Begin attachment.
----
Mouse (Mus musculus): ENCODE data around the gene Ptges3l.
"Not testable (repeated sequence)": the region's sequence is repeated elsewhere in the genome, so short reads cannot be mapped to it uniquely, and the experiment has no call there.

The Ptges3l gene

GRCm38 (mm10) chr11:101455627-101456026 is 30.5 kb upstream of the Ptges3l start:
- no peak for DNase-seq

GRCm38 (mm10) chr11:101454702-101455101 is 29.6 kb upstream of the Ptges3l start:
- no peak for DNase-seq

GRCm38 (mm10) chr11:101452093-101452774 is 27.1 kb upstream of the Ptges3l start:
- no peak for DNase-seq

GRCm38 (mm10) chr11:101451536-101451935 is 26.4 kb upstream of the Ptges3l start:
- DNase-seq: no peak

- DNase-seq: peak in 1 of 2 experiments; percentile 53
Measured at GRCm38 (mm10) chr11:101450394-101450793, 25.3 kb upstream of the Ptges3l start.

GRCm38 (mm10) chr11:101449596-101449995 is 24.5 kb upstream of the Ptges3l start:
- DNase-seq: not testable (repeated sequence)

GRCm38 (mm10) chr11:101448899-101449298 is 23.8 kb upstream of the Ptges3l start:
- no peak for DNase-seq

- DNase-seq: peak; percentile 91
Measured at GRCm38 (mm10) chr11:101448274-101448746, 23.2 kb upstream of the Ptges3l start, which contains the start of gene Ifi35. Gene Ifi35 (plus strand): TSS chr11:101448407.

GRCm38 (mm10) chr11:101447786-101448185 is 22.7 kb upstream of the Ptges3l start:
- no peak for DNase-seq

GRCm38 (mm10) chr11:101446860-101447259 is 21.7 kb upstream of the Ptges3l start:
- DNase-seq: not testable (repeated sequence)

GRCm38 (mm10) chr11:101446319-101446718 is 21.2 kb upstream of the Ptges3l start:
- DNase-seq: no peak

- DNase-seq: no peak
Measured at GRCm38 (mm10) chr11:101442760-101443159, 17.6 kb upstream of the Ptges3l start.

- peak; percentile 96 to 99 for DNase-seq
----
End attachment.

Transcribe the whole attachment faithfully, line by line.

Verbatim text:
Mouse (Mus musculus): ENCODE data around the gene Ptges3l.
"Not testable (repeated sequence)": the region's sequence is repeated elsewhere in the genome, so short reads cannot be mapped to it uniquely, and the experiment has no call there.

The Ptges3l gene

GRCm38 (mm10) chr11:101455627-101456026 is 30.5 kb upstream of the Ptges3l start:
- no peak for DNase-seq

GRCm38 (mm10) chr11:101454702-101455101 is 29.6 kb upstream of the Ptges3l start:
- no peak for DNase-seq

GRCm38 (mm10) chr11:101452093-101452774 is 27.1 kb upstream of the Ptges3l start:
- no peak for DNase-seq

GRCm38 (mm10) chr11:101451536-101451935 is 26.4 kb upstream of the Ptges3l start:
- DNase-seq: no peak

- DNase-seq: peak in 1 of 2 experiments; percentile 53
Measured at GRCm38 (mm10) chr11:101450394-101450793, 25.3 kb upstream of the Ptges3l start.

GRCm38 (mm10) chr11:101449596-101449995 is 24.5 kb upstream of the Ptges3l start:
- DNase-seq: not testable (repeated sequence)

GRCm38 (mm10) chr11:101448899-101449298 is 23.8 kb upstream of the Ptges3l start:
- no peak for DNase-seq

- DNase-seq: peak; percentile 91
Measured at GRCm38 (mm10) chr11:101448274-101448746, 23.2 kb upstream of the Ptges3l start, which contains the start of gene Ifi35. Gene Ifi35 (plus strand): TSS chr11:101448407.

GRCm38 (mm10) chr11:101447786-101448185 is 22.7 kb upstream of the Ptges3l start:
- no peak for DNase-seq

GRCm38 (mm10) chr11:101446860-101447259 is 21.7 kb upstream of the Ptges3l start:
- DNase-seq: not testable (repeated sequence)

GRCm38 (mm10) chr11:101446319-101446718 is 21.2 kb upstream of the Ptges3l start:
- DNase-seq: no peak

- DNase-seq: no peak
Measured at GRCm38 (mm10) chr11:101442760-101443159, 17.6 kb upstream of the Ptges3l start.

- peak; percentile 96 to 99 for DNase-seq